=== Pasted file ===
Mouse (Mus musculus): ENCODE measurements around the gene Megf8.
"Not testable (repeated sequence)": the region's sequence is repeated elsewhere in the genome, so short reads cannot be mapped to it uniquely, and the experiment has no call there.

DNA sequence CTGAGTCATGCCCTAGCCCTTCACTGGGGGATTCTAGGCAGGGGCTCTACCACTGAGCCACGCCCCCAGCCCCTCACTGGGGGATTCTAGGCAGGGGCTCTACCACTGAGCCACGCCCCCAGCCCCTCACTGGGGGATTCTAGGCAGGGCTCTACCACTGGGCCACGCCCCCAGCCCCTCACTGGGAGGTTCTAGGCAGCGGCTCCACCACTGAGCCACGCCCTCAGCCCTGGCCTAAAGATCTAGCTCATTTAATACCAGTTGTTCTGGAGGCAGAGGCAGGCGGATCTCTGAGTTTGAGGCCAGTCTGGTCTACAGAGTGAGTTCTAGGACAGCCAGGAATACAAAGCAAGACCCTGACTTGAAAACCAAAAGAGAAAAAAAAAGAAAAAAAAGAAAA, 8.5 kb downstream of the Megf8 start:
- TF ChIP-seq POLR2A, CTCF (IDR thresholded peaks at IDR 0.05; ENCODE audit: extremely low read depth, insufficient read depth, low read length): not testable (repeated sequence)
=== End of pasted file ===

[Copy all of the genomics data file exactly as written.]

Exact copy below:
Mouse (Mus musculus): ENCODE measurements around the gene Megf8.
"Not testable (repeated sequence)": the region's sequence is repeated elsewhere in the genome, so short reads cannot be mapped to it uniquely, and the experiment has no call there.

DNA sequence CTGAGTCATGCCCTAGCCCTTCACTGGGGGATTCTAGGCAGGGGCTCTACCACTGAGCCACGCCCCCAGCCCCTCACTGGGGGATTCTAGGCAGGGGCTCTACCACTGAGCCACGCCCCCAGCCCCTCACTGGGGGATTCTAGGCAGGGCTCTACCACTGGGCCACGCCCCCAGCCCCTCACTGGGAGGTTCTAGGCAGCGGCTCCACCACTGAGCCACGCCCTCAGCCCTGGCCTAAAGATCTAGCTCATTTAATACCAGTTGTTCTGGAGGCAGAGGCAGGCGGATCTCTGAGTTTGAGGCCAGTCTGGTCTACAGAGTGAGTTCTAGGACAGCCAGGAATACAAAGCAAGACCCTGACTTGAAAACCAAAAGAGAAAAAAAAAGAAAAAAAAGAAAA, 8.5 kb downstream of the Megf8 start:
- TF ChIP-seq POLR2A, CTCF (IDR thresholded peaks at IDR 0.05; ENCODE audit: extremely low read depth, insufficient read depth, low read length): not testable (repeated sequence)